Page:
Exit node compromise is a risk that occurs when the last relay in the Tor circuit (the exit node) is malicious or compromised by an attacker. The exit node can see the plaintext traffic that leaves the Tor network and may modify, intercept or redirect it. This risk does not affect Torchat directly, since Torchat does not use exit nodes (it only communicates with onion services). However, it may affect Torchat indirectly, if the user also uses the Tor browser to access regular websites and downloads malicious files or visits phishing sites.
Malicious relays are relays that behave dishonestly or maliciously in order to disrupt the Tor network or harm its users. For example, they may drop packets, delay traffic, modify headers, inject fake data or collude with other relays. Malicious relays may affect the performance, reliability and security of the Tor network and its users. Tor tries to detect and exclude malicious relays by using a distributed reputation system and a consensus protocol among trusted directory authorities. However, some malicious relays may evade detection or operate for a short time before being discovered.
Hidden service deanonymization is a risk that occurs when an attacker is able to reveal the real IP address or location of an onion service (such as a Torchat client). This may happen by exploiting vulnerabilities in the Tor protocol or software, by compromising or coercing the hidden service operator or hosting provider, by performing traffic analysis or correlation attacks, by inducing the hidden service to reveal its IP address (for example, by sending it a link to an external resource), or by using social engineering or legal means. Hidden service deanonymization may result in loss of anonymity, privacy and security for the hidden service operator and its users.
Impersonation is a risk that occurs when an attacker is able to pretend to be another Torchat user by using their ID or nickname. This may happen by stealing or guessing their ID or nickname, by intercepting their messages or files, by compromising their device or account, by exploiting vulnerabilities in the Torchat protocol or software, or by using social engineering or legal means. Impersonation may result in loss of confidentiality, integrity and authenticity for the communication partners.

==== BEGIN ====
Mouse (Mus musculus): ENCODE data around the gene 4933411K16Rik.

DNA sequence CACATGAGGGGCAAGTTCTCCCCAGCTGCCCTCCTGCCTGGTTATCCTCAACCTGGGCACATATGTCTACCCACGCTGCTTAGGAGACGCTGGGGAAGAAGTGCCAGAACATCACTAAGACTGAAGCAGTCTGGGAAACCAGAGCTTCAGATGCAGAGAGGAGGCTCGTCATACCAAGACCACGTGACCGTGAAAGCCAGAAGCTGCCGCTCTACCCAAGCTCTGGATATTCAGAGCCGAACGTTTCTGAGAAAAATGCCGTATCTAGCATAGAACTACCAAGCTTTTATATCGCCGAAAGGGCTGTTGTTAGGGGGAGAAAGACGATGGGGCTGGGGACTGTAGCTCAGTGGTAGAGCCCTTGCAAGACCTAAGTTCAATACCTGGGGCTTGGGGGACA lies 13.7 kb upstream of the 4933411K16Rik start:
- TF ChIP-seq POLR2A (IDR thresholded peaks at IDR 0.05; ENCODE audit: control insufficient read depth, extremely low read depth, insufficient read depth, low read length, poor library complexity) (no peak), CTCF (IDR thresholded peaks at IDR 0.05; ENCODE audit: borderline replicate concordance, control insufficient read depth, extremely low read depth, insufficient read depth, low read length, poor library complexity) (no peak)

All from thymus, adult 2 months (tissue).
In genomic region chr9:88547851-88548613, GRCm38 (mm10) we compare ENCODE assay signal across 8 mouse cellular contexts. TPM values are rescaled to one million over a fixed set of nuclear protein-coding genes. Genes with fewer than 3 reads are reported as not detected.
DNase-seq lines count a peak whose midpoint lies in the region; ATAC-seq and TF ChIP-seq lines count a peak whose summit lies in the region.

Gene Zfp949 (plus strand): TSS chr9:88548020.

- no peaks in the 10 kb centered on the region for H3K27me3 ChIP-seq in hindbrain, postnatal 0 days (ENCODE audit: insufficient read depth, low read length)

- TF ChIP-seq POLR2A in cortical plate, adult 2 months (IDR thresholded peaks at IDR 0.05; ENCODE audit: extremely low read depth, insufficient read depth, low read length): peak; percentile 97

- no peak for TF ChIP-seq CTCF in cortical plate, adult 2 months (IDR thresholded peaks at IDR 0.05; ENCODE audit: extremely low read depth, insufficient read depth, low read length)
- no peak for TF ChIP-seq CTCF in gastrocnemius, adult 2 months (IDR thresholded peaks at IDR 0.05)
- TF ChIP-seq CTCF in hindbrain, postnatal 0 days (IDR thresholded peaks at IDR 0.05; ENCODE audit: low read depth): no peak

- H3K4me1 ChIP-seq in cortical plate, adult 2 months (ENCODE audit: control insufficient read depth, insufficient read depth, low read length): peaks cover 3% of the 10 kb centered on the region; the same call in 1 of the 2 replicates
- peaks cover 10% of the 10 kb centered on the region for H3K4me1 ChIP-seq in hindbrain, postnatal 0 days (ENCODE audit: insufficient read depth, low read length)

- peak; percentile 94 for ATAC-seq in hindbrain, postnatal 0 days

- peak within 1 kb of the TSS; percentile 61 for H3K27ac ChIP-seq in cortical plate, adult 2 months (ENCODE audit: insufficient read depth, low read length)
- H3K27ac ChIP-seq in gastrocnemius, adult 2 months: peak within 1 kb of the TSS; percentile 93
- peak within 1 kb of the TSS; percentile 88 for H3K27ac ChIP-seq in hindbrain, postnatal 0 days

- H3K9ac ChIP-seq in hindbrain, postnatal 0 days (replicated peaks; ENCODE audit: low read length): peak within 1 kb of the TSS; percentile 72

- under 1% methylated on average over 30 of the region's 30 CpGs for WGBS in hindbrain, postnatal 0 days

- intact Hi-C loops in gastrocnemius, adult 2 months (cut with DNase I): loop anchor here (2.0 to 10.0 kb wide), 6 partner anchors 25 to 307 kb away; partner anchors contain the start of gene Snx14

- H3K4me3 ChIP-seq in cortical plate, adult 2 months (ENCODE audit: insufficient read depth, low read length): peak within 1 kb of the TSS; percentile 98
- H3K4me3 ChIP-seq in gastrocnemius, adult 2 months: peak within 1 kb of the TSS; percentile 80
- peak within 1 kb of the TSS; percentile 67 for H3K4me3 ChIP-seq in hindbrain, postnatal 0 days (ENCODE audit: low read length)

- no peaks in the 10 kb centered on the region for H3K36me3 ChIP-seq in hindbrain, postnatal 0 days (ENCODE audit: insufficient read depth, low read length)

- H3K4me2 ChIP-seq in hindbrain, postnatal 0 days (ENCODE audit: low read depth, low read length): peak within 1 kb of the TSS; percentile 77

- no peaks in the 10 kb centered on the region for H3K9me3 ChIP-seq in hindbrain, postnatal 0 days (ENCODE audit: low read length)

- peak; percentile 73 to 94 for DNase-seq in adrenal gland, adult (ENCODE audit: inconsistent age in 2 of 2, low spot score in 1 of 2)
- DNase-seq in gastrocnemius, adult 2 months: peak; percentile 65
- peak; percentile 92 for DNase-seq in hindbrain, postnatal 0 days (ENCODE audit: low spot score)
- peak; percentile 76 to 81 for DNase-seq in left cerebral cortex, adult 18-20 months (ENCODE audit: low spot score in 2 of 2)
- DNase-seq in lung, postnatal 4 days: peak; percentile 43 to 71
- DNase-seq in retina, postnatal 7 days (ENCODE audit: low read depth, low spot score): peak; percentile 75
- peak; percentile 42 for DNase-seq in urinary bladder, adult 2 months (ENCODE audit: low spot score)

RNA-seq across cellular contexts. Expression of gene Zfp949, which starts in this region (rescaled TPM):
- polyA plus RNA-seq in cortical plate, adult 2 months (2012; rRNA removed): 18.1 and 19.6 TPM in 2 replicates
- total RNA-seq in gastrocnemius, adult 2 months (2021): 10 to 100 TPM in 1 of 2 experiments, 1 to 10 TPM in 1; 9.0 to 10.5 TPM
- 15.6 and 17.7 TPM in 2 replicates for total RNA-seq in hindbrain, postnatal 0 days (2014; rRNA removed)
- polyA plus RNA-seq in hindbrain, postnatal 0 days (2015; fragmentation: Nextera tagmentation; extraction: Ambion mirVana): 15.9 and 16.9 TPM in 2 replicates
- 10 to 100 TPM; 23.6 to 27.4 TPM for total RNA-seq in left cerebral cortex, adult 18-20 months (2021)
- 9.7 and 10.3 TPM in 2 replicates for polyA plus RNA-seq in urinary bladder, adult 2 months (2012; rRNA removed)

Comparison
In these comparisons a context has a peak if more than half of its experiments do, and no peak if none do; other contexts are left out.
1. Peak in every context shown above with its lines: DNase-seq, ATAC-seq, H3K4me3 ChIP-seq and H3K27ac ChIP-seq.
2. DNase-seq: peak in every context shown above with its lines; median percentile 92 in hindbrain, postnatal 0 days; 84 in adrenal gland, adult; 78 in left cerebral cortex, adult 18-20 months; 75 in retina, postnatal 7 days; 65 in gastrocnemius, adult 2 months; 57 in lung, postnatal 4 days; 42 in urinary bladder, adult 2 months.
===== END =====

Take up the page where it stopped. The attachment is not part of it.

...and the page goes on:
Communication confirmation is a risk that occurs when an attacker is able to confirm that two Torchat users are communicating with each other at a given time. This may happen by observing their online status changes, by intercepting their messages or files, by compromising their devices or accounts, by exploiting vulnerabilities in the Torchat protocol or software, or by using traffic analysis or correlation attacks. Communication confirmation may result in loss of anonymity and privacy for the communication partners.
Denial-of-service (DoS) attack is a risk that occurs when an attacker is able to prevent or disrupt the communication between two Torchat users by consuming their resources (such as bandwidth, CPU, memory or disk space), by flooding them with junk data or requests, by crashing their devices or applications, by exploiting vulnerabilities in the Torchat protocol or software, or by using legal means (such as censorship or blocking). DoS attack may result in loss of availability and reliability for the communication partners. 0efd9a6b88